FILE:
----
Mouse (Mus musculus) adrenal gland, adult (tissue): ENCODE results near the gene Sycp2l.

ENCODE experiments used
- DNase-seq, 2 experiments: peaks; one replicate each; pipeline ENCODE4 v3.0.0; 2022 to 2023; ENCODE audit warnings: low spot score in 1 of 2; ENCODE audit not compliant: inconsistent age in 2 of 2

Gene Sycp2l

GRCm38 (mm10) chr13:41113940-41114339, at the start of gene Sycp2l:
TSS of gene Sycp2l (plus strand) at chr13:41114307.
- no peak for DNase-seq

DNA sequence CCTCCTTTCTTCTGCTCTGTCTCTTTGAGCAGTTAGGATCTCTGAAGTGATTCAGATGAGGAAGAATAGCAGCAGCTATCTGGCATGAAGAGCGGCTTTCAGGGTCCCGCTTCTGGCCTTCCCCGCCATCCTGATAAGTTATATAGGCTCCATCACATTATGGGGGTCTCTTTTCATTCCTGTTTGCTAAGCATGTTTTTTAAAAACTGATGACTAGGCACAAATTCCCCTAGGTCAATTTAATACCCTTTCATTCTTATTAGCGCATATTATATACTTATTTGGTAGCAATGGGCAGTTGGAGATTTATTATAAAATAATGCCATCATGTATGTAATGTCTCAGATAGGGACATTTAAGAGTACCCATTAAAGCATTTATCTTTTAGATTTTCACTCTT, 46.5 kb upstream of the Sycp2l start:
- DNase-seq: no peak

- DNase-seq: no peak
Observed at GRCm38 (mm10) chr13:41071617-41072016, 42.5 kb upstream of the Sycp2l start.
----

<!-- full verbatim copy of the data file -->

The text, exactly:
Mouse (Mus musculus) adrenal gland, adult (tissue): ENCODE results near the gene Sycp2l.

ENCODE experiments used
- DNase-seq, 2 experiments: peaks; one replicate each; pipeline ENCODE4 v3.0.0; 2022 to 2023; ENCODE audit warnings: low spot score in 1 of 2; ENCODE audit not compliant: inconsistent age in 2 of 2

Gene Sycp2l

GRCm38 (mm10) chr13:41113940-41114339, at the start of gene Sycp2l:
TSS of gene Sycp2l (plus strand) at chr13:41114307.
- no peak for DNase-seq

DNA sequence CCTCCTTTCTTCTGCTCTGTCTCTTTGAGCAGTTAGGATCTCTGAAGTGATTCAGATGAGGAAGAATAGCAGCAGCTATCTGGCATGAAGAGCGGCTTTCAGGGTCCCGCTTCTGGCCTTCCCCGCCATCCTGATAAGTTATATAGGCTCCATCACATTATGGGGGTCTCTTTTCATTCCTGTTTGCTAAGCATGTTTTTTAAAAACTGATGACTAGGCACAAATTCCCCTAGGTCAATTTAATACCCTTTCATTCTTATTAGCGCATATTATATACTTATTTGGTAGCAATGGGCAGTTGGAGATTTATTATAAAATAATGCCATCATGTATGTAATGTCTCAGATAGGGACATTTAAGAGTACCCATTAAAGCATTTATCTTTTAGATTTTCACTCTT, 46.5 kb upstream of the Sycp2l start:
- DNase-seq: no peak

- DNase-seq: no peak
Observed at GRCm38 (mm10) chr13:41071617-41072016, 42.5 kb upstream of the Sycp2l start.